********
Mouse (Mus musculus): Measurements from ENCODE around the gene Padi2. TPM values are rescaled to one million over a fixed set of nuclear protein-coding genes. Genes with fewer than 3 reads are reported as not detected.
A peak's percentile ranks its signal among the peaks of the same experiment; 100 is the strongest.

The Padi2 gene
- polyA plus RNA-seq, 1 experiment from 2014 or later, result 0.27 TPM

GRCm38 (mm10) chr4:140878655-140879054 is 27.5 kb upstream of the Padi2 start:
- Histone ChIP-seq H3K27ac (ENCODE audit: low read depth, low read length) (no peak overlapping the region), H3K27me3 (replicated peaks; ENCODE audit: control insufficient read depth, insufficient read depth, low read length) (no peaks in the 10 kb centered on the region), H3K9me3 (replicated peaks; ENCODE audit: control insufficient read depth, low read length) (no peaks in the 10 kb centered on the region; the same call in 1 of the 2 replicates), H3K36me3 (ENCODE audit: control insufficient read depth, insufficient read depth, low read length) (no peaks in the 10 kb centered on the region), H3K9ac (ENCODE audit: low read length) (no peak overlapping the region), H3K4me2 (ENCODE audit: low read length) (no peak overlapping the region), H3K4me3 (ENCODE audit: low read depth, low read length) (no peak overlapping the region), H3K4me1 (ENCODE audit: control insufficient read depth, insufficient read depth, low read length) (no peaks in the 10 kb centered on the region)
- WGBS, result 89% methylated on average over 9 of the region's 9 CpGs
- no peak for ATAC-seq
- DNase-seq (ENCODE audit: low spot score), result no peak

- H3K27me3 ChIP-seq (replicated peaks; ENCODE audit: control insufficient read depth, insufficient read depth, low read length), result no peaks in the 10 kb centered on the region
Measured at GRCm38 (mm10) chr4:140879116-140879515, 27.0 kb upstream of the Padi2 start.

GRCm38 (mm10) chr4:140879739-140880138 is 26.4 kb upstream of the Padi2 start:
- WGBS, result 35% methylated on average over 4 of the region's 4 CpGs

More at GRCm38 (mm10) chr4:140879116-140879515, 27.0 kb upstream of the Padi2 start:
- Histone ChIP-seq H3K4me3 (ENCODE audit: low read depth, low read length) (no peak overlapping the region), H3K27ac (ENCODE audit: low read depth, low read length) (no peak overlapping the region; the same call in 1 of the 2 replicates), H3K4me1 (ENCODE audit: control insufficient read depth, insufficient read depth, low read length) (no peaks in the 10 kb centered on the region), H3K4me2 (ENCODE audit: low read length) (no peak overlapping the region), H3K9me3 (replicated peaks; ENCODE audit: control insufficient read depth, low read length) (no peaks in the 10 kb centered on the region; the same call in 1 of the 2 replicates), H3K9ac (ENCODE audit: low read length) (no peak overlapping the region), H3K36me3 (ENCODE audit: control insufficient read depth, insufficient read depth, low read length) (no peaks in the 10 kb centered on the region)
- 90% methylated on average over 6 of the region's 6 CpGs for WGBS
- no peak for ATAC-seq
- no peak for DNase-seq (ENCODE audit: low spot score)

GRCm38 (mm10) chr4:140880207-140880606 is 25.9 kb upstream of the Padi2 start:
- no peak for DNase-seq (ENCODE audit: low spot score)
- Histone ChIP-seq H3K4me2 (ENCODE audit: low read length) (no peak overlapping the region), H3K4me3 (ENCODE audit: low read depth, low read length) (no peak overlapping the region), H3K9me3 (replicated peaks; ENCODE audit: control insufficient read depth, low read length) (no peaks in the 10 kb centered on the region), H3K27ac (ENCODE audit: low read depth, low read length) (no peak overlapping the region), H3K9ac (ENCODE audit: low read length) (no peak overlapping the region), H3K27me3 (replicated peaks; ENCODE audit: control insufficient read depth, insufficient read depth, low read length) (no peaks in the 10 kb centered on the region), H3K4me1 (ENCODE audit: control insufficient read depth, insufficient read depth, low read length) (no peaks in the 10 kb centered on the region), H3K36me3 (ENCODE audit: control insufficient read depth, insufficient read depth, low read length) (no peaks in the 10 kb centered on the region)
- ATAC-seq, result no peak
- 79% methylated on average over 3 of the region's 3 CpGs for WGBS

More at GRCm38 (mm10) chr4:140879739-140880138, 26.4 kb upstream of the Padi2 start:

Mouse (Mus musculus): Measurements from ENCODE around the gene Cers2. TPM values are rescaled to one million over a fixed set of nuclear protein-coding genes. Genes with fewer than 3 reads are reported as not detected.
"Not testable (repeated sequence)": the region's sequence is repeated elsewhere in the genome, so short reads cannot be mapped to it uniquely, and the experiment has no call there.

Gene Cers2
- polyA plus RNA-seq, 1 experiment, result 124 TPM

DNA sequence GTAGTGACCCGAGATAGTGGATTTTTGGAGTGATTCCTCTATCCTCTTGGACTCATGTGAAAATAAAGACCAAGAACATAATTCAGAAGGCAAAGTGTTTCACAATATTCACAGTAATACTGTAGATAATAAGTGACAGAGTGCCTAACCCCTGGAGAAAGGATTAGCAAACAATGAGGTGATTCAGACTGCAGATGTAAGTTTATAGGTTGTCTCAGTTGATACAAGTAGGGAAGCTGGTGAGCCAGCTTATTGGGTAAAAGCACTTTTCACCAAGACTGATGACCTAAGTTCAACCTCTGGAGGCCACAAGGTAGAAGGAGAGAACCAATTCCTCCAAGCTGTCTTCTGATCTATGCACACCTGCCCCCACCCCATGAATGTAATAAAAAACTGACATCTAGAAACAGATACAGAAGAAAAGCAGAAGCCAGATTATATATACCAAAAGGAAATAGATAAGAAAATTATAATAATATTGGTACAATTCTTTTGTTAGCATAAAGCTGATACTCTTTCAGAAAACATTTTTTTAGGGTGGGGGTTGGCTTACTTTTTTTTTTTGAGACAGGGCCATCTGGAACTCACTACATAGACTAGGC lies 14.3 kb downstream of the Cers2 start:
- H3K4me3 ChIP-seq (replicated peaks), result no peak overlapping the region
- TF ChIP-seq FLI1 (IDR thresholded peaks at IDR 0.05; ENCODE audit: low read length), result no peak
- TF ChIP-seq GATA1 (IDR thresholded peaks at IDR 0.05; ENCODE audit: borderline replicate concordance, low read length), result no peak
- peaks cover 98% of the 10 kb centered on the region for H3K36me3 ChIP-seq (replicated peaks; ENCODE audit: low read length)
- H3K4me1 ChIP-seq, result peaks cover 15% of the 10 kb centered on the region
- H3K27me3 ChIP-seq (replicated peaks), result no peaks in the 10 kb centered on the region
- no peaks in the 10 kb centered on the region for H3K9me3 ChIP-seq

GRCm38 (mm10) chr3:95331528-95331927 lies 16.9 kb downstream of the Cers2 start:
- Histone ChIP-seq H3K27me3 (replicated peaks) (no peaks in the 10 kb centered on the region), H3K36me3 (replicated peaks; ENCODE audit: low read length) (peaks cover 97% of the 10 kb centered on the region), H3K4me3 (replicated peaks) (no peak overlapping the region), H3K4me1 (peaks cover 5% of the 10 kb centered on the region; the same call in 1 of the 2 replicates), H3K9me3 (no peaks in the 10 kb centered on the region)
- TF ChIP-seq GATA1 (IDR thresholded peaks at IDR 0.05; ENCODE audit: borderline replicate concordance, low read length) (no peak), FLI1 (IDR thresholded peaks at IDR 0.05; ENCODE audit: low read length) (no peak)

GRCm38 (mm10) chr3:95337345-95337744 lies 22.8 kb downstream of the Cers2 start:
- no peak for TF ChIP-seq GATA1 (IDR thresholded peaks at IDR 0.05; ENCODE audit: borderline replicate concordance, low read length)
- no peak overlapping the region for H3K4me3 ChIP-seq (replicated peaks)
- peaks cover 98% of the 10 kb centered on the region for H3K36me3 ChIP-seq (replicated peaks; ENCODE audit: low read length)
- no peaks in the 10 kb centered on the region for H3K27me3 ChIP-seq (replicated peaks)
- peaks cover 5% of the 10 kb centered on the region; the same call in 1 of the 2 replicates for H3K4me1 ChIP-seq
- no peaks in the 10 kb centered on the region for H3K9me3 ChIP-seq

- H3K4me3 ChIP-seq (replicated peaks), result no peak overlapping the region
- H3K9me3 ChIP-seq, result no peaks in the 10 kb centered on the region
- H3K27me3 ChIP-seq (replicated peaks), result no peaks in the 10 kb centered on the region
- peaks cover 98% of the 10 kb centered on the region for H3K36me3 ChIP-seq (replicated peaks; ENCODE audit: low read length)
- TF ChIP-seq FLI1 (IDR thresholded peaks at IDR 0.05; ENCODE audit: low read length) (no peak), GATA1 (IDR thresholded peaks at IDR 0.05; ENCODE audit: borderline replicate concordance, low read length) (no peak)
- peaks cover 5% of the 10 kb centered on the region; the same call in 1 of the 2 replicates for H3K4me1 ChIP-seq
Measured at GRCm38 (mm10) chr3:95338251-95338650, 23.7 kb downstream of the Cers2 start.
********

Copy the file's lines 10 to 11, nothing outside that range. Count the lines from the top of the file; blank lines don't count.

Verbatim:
- H3K27me3 ChIP-seq (replicated peaks; ENCODE audit: control insufficient read depth, insufficient read depth, low read length), result no peaks in the 10 kb centered on the region
Measured at GRCm38 (mm10) chr4:140879116-140879515, 27.0 kb upstream of the Padi2 start.